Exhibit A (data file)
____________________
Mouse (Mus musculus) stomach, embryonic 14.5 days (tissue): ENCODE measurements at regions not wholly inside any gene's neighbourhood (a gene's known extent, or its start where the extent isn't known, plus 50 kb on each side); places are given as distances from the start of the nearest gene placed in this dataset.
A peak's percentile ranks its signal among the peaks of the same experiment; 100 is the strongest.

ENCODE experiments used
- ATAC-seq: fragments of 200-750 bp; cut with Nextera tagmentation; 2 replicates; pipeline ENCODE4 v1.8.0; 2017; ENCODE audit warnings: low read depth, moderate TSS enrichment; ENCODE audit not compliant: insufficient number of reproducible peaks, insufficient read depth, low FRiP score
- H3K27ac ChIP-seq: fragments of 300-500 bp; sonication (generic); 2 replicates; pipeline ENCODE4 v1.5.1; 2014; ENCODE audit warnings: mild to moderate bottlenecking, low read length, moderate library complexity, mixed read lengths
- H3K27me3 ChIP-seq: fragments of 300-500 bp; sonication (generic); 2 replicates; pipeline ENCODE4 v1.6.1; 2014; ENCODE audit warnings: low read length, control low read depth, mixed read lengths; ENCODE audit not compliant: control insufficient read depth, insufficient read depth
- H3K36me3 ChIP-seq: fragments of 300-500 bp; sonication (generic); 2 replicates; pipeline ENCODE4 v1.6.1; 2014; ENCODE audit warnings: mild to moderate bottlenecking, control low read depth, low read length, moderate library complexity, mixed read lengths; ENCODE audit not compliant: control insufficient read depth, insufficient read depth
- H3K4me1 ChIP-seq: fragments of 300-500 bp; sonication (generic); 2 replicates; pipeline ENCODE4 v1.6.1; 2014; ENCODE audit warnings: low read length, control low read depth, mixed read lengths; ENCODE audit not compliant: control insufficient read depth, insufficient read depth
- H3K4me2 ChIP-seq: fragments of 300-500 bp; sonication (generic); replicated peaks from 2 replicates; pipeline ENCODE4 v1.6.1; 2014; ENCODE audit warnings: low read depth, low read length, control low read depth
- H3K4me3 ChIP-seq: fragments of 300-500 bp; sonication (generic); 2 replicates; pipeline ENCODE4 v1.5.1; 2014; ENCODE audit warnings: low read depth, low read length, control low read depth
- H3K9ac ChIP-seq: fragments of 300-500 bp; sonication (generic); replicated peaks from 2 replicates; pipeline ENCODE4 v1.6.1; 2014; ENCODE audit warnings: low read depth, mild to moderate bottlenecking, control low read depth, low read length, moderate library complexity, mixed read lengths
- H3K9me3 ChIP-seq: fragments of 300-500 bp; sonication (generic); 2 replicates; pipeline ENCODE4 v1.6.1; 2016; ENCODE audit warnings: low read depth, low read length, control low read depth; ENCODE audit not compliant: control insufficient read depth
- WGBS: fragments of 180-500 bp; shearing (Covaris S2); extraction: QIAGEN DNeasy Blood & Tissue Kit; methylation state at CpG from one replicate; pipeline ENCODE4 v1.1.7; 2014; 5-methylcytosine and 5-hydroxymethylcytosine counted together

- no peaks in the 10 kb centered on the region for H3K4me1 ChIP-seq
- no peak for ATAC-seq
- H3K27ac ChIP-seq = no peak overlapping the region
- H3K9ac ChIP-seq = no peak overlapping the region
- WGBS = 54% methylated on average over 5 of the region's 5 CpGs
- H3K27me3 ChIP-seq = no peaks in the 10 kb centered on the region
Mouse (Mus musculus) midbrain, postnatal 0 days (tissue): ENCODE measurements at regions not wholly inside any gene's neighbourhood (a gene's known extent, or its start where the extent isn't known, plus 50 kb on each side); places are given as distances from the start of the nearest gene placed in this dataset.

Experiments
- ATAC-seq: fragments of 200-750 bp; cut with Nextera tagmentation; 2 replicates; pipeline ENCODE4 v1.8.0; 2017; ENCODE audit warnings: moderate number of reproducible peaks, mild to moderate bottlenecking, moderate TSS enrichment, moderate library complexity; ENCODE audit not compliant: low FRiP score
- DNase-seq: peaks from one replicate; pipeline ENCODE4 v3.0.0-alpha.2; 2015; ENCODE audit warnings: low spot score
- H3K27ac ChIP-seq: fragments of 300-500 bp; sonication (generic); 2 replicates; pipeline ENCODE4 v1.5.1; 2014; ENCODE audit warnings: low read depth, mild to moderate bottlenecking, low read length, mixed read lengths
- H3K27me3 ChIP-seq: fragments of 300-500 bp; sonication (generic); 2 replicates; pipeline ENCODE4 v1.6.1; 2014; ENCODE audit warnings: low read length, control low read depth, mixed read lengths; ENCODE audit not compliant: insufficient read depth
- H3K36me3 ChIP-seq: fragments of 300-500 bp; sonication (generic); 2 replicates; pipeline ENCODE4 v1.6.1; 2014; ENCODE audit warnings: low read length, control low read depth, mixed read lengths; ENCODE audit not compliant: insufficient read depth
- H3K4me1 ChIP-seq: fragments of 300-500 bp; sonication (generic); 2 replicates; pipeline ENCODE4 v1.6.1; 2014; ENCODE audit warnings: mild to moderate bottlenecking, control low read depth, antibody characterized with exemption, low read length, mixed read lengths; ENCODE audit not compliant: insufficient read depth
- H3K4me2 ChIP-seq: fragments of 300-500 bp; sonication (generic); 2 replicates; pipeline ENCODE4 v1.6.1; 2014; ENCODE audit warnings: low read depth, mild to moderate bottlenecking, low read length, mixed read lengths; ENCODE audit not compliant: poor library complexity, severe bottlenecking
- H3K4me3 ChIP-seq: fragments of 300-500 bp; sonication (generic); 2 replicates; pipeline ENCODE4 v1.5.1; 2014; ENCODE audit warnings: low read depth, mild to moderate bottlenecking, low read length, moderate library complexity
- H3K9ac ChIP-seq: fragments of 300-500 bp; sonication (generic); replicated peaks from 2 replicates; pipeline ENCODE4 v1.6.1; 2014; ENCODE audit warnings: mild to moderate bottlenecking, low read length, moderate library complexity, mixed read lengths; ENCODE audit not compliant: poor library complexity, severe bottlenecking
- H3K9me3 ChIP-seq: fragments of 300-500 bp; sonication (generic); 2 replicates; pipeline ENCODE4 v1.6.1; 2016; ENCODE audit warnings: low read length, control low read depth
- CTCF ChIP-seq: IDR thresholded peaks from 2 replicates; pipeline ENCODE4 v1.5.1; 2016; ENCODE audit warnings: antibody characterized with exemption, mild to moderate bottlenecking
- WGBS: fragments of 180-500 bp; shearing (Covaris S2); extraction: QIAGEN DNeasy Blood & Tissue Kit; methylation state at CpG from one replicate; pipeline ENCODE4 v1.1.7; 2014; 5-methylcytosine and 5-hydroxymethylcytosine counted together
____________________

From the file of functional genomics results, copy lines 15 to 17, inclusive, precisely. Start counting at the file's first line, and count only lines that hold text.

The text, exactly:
- no peak for ATAC-seq
- H3K27ac ChIP-seq = no peak overlapping the region
- H3K9ac ChIP-seq = no peak overlapping the region